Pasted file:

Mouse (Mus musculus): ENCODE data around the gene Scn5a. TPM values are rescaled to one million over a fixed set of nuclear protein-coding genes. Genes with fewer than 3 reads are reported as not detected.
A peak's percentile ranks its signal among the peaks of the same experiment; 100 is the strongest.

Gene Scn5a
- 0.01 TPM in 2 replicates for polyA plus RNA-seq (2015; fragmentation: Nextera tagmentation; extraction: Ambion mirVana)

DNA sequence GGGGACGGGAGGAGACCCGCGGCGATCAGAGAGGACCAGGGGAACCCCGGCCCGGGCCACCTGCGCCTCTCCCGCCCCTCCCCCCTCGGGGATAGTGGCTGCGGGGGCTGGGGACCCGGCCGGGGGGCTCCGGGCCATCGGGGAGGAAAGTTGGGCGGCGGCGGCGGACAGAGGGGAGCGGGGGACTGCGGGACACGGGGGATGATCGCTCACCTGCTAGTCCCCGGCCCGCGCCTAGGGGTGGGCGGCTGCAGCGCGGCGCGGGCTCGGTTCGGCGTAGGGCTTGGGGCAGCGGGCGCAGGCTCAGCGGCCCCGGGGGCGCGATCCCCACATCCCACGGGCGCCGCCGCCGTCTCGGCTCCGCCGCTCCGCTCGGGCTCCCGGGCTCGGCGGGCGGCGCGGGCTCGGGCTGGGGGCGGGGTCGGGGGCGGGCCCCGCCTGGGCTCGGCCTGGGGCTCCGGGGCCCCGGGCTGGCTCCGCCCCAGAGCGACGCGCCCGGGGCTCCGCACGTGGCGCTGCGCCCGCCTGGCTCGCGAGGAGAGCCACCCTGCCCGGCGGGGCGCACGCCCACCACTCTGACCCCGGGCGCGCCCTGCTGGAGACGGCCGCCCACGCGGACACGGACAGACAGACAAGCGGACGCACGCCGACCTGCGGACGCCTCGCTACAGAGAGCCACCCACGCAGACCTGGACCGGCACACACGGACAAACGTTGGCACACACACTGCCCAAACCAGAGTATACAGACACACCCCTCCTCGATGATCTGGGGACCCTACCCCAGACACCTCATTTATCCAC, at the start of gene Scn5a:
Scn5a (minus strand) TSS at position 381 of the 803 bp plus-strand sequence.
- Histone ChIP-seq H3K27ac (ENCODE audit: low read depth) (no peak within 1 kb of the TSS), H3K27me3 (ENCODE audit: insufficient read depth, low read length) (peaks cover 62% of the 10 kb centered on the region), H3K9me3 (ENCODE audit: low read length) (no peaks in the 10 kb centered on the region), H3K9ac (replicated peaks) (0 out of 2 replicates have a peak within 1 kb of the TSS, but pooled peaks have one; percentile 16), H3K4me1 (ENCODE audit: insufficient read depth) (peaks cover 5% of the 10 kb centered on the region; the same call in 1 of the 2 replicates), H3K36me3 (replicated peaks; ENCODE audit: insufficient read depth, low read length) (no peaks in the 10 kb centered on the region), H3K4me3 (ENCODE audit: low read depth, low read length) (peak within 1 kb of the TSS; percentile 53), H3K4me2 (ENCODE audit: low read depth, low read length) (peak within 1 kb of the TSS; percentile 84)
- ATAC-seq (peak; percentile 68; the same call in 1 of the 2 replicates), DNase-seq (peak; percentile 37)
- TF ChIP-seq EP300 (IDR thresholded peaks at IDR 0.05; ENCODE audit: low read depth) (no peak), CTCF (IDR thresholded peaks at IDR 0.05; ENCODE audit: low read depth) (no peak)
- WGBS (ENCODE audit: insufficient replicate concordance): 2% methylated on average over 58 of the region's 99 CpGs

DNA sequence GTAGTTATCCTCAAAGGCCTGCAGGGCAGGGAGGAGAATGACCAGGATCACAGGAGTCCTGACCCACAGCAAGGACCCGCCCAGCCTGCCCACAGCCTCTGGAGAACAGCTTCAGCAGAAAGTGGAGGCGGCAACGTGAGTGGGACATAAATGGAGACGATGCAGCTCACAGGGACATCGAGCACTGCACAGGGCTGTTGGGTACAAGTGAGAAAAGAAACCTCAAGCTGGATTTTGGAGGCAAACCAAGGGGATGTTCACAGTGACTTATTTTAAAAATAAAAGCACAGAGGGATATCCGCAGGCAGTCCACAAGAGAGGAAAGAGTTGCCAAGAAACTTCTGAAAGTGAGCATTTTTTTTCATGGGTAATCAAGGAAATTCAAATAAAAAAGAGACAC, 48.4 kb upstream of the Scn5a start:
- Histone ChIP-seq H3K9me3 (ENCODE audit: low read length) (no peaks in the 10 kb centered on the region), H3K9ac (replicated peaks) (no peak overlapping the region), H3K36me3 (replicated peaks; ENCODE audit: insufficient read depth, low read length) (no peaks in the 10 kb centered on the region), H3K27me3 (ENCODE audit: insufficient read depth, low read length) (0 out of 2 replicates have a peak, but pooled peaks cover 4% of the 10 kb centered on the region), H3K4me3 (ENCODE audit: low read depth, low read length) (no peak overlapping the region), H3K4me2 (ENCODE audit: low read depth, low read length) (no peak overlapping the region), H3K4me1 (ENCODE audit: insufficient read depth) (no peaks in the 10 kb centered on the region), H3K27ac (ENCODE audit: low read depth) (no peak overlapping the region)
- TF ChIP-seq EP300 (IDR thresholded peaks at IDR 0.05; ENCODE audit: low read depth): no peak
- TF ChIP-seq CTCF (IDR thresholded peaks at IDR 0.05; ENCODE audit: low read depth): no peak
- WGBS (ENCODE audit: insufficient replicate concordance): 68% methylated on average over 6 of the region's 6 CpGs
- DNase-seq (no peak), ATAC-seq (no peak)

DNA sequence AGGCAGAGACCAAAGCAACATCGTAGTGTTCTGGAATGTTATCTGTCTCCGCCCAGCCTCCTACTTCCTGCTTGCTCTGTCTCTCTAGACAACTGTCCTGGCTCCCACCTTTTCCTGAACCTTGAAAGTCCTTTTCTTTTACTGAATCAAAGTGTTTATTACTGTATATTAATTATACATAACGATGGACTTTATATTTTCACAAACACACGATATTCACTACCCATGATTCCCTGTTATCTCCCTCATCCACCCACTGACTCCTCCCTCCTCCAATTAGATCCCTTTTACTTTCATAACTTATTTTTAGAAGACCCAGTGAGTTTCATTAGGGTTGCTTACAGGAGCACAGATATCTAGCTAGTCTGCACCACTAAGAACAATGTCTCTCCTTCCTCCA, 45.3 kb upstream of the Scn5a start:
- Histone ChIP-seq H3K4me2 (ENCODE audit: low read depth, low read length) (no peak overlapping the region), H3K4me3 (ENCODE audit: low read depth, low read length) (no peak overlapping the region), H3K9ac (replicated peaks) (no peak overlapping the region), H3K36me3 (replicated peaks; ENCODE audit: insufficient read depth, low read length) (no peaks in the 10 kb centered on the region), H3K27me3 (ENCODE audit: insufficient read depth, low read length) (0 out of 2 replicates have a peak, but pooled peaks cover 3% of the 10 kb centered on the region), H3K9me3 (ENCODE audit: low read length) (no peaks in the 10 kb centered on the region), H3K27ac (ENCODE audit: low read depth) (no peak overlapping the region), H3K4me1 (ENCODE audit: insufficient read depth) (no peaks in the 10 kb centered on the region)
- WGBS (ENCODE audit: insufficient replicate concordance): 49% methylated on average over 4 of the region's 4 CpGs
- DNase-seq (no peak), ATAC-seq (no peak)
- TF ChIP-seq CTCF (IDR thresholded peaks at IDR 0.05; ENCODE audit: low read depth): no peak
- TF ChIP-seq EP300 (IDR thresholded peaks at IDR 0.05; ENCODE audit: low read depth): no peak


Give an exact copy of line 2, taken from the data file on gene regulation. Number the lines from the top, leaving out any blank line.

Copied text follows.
A peak's percentile ranks its signal among the peaks of the same experiment; 100 is the strongest.